> From: "Buck, Gary" <garybuck at umich.edu>
> Subject: Re: [Rasch] Test Translation & DIF
> To: "luckyantonio2003 at yahoo.com" <luckyantonio2003 at yahoo.com>,
>        "rasch at acer.edu.au" <rasch at acer.edu.au>
> Message-ID: <C594FB7A.81E6%garybuck at umich.edu<C594FB7A.81E6%25garybuck at umich.edu>
> >
> Content-Type: text/plain; charset="iso-8859-1"
>
> Dear Anthony,
>
> It is difficult to know what you are planning from this brief description,
> but this is a hugely complex issue, and a number of language-testing
> specialists have wrestled with it. The issue revolves around the degree to
> which the construct is affected by the translation process. Many would
> simply argue that the language of the test is part of the construct, and
> hence the construct is changed, and they should be regarded as different
> tests; and in a large number of cases, that is the only reasonable
> conclusion. The notion of bilingual test takers is very complex too, since
> most "bilinguals" have different ability levels in their two languages, and
> that can affect performance on the test of interest, yet finding balanced
> bilinguals is difficult, and then showing that they are balanced is well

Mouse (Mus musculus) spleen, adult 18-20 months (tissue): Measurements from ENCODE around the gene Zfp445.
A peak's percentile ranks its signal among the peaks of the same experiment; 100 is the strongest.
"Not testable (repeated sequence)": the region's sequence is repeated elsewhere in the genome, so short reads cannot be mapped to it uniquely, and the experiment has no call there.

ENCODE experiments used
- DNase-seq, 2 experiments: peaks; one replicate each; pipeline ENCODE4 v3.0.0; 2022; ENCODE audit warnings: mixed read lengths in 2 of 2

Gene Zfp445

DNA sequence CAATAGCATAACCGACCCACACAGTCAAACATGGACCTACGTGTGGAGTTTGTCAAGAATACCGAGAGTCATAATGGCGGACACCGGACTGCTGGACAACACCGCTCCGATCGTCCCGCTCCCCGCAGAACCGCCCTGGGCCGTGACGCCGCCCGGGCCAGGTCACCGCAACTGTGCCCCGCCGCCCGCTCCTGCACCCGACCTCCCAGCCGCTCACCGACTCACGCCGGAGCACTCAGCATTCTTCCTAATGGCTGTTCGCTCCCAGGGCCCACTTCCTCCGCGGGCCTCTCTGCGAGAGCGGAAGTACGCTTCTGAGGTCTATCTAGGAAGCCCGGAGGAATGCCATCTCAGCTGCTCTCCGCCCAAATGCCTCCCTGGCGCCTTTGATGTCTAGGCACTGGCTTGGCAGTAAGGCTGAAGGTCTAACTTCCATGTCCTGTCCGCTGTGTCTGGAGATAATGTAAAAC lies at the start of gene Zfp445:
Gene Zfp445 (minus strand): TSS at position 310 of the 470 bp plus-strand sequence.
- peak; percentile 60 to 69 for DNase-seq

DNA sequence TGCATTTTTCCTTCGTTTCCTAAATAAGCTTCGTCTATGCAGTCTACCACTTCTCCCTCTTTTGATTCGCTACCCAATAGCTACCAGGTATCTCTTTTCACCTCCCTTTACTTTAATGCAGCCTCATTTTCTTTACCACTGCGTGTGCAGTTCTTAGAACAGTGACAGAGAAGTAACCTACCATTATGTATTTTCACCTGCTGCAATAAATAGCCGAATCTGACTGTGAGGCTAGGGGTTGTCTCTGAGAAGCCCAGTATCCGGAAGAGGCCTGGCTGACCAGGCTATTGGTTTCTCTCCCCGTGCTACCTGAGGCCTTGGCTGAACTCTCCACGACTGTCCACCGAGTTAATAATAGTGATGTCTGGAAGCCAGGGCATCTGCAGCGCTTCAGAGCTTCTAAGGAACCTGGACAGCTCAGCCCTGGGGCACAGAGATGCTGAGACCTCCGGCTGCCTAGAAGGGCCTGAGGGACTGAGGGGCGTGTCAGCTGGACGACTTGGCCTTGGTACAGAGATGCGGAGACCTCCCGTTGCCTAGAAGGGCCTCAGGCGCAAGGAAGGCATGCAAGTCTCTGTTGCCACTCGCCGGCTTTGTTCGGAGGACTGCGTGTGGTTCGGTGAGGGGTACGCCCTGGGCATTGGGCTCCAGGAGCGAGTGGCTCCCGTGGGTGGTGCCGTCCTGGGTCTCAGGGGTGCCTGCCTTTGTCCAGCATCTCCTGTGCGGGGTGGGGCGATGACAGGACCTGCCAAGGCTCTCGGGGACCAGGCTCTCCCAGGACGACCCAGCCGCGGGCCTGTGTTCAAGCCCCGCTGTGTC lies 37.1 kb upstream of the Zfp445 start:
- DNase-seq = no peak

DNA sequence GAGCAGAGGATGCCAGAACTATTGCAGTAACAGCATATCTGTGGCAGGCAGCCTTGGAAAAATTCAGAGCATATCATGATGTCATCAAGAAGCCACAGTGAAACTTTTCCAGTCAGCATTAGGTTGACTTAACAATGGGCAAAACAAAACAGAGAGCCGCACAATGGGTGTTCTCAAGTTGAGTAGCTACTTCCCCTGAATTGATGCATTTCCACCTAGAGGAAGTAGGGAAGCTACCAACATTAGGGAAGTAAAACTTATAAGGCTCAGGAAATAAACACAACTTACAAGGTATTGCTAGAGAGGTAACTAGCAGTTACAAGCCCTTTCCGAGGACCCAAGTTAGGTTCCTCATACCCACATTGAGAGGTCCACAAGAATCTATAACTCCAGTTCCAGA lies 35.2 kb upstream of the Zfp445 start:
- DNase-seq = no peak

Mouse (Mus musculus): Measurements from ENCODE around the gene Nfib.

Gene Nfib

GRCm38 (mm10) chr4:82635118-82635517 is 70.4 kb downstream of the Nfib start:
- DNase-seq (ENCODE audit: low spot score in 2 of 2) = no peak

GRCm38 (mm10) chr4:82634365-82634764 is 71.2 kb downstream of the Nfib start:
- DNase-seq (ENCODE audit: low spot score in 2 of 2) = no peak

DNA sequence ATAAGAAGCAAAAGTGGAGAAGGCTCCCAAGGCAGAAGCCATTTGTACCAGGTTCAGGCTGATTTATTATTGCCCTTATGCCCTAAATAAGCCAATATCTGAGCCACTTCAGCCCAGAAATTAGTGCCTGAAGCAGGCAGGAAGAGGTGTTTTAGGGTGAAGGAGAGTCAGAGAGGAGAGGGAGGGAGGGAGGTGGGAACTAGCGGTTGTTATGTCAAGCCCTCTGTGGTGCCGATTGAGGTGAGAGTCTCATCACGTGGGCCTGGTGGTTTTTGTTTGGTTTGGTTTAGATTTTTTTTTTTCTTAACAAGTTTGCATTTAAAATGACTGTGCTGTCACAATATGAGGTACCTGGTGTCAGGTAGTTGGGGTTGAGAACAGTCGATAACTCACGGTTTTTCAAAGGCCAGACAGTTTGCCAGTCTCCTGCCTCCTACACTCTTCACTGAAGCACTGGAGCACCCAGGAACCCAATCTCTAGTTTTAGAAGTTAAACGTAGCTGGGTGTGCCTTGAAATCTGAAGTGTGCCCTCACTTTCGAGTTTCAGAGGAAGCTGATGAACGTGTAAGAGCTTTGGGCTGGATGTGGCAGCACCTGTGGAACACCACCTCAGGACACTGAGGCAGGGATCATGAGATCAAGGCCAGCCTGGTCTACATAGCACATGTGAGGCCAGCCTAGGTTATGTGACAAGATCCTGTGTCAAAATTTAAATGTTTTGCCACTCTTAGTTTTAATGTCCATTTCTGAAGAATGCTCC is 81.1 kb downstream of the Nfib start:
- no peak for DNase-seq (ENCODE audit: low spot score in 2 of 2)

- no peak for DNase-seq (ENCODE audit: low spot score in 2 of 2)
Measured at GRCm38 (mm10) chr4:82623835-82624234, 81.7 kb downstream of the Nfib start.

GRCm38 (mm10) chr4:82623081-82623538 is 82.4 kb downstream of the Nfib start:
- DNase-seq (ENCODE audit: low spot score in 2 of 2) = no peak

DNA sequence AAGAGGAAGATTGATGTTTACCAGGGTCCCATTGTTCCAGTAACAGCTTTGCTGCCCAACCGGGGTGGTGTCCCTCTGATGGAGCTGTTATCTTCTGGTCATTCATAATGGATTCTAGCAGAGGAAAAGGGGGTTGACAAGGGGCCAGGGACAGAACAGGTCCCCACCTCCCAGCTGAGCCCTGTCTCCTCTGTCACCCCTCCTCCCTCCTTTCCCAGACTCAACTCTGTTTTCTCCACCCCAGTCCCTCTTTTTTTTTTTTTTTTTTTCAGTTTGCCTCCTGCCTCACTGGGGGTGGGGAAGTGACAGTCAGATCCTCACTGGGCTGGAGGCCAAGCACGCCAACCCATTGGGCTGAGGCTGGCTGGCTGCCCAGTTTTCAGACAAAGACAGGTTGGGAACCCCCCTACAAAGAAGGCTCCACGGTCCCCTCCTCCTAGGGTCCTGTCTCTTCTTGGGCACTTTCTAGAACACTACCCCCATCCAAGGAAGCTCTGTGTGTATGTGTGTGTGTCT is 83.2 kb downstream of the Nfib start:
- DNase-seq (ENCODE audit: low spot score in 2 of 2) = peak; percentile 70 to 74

> nigh impossible.
>
> A chap called Charles Stansfield has a small company at
> http://www.2lti.com/, and they do test translation. He has some stuff on
> his web site, and Charlie is a helpful sort of chap and may be able to offer
> you some practical advice.
>
> Regards,
> Gary
>
> ----------------------------------------------
> Gary Buck, Ph.D.
> Director of Testing and Certification Division
> 734.615.8689
> garybuck at umich.edu
>
> Street Address:
> University of Michigan
> English Language Institute
> 500 East Washington Street
> Ann Arbor, MI  48104-2028
> USA
>
> Main Office:
> phone: 734.764.2413
> fax: 734.763.0369
> http://www.lsa.umich.edu/eli/
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>
>
>
>
>
>
>
> On 1/15/09 2:21 PM, "Anthony James" <luckyantonio2003 at yahoo.com> wrote:
>
> Dear all,
> I want to study DIF in the context of test translation. That is, whether
> items exhibits different levels of difficulty in the original version and
> the translated version of a test. How should one go about doing this in
> Winsteps?
> Two different linguistic groups have taken the original version of a test
> and its translation.
> Do I need some bilingual test-takers to take both versions to establish a
> link to run DIF?
> What else can be done, within classical test theory and Rasch measurement,
> to investigate translation equivalence and the validity of the translated
> version of a test?
> Cheers
> Anthony
>
>
>
>
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> ------------------------------
>
> Message: 3
> Date: Thu, 15 Jan 2009 14:58:38 -0600
> From: "Matt Schulz" <mschulz at pacificmetrics.com>
> Subject: RE: [Rasch] Test Translation & DIF
> To: <rasch at acer.edu.au>